Most of us never stop to think about the mechanics of language. We learned to speak before we were conscious of learning, and to read and write before we could question our teachers. The first time many people are forced to face the construction of language is when they undertake the challenge of learning a second one. As an adult attempting to express yourself in a new language, you quickly discover that you often can’t say exactly what you want to. You have to learn a new way and that way conveys a slightly different meaning. In some languages it is almost impossible to prevaricate or be overly polite eg. in Norwegian you can’t say I would like, only I want. In English we know that people can talk around and around a point without ever actually getting to it so is the Norwegian language rude, blunt or just culturally appropriate. Students of semiotics, linguistics and philosophy among others, then ask the question does culture construct language or does language create culture?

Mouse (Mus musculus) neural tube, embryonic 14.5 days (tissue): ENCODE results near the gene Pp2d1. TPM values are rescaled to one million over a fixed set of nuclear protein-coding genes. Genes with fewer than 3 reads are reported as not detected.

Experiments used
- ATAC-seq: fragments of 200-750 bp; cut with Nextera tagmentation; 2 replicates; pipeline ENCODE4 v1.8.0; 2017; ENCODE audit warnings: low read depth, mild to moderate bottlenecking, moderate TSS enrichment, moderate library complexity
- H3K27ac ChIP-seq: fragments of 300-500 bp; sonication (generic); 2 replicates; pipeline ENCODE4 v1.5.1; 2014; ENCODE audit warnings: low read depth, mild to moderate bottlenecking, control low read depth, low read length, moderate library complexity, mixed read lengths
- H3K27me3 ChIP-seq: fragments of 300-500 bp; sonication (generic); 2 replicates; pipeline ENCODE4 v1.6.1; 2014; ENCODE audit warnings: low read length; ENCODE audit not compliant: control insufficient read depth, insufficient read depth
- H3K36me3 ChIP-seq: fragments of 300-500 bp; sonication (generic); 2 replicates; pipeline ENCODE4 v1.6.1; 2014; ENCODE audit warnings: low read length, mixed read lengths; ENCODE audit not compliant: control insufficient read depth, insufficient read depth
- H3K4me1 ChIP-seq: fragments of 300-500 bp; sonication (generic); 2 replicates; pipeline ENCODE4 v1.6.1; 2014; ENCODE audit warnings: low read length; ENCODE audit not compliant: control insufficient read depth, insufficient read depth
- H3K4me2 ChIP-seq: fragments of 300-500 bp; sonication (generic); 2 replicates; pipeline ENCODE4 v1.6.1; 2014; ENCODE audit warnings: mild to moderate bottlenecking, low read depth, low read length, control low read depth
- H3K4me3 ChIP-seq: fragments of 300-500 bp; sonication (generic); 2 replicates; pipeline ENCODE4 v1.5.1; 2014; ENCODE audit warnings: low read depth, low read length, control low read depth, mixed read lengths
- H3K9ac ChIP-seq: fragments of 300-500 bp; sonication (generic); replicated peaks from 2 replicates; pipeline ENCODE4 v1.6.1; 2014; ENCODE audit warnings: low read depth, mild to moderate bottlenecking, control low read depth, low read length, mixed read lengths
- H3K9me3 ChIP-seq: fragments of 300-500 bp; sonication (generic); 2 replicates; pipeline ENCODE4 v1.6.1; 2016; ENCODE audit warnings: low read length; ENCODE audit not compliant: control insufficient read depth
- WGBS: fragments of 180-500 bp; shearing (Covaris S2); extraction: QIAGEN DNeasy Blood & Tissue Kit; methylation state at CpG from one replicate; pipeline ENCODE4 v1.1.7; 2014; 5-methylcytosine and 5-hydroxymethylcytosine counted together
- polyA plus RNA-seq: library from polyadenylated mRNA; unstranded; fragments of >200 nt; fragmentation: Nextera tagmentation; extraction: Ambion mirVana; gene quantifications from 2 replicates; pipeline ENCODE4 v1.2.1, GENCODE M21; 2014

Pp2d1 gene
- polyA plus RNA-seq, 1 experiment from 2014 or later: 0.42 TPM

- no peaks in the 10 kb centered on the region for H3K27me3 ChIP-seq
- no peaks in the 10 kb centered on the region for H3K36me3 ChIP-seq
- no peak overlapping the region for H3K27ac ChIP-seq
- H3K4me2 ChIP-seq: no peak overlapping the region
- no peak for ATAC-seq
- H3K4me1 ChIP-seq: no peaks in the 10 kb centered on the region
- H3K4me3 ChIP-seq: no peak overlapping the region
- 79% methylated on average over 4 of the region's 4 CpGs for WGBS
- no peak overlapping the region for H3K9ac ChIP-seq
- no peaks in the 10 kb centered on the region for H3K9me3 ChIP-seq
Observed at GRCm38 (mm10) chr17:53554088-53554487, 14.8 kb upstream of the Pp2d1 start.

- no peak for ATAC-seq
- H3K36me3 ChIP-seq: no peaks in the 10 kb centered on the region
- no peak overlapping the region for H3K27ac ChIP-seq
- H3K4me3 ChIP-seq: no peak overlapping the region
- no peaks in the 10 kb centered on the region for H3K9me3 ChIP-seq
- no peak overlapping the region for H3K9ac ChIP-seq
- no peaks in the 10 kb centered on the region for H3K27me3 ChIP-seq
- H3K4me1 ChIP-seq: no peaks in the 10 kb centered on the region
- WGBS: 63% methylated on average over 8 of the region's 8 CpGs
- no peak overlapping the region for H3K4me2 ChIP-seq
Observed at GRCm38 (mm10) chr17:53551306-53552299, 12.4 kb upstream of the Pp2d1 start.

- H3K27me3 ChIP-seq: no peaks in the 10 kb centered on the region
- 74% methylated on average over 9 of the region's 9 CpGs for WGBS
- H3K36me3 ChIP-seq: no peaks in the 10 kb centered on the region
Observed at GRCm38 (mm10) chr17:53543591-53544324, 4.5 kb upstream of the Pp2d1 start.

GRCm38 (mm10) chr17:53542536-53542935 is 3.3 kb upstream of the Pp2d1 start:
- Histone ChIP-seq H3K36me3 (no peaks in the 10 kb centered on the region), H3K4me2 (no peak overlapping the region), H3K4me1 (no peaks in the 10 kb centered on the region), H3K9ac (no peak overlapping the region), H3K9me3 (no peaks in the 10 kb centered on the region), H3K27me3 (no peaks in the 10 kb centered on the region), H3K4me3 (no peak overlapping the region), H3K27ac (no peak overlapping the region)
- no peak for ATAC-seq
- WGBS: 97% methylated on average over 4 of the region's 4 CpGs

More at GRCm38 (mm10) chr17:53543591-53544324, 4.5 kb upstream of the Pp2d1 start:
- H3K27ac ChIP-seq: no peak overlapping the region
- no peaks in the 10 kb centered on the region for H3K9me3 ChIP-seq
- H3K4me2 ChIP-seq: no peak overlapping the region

The English language is an incredibly dynamic one that was formed by the agglomeration of many older ones that passed across the lands of Britain. As such new words are added to the dictionary each year and the meanings of existing words are changed all to reflect changes in our culture and society. If you stumble across a sub culture you haven’t experienced before, at a poetry slam, youth oriented or maybe an indigenous event you will hear words, once used to demean, being reclaimed and new words created to give expression to an experience outside of the mainstream culture. Language is our voice and as such the words we use are an expression of ourselves if we are conscious of the import of them. There is a difference between calling someone an illegal immigrant rather than asylum seeker, a victim rather than a survivor, an elderly spinster rather than a mature professional woman. Language is powerful and how we use it can mislead and manipulate or inform and communicate.